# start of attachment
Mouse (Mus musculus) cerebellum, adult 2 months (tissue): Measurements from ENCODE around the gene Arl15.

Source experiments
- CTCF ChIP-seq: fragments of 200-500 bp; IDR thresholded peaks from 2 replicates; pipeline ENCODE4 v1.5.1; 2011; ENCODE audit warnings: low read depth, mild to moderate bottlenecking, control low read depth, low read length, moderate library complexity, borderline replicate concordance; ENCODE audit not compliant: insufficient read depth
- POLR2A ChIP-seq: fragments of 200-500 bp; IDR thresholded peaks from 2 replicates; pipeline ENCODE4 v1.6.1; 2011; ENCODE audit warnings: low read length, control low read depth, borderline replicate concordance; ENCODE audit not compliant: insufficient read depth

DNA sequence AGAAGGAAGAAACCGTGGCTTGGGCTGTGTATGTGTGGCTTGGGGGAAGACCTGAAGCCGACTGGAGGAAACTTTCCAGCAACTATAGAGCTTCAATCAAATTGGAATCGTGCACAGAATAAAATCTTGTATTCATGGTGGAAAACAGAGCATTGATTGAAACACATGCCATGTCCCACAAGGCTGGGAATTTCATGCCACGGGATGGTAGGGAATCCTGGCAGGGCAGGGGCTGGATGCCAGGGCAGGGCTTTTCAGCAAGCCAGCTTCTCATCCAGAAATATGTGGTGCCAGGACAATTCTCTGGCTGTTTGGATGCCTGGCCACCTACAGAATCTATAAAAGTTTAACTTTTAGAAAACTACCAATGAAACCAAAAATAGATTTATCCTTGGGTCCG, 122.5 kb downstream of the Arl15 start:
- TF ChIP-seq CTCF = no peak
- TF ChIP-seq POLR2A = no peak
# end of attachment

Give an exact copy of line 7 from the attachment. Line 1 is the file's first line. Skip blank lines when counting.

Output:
- TF ChIP-seq POLR2A = no peak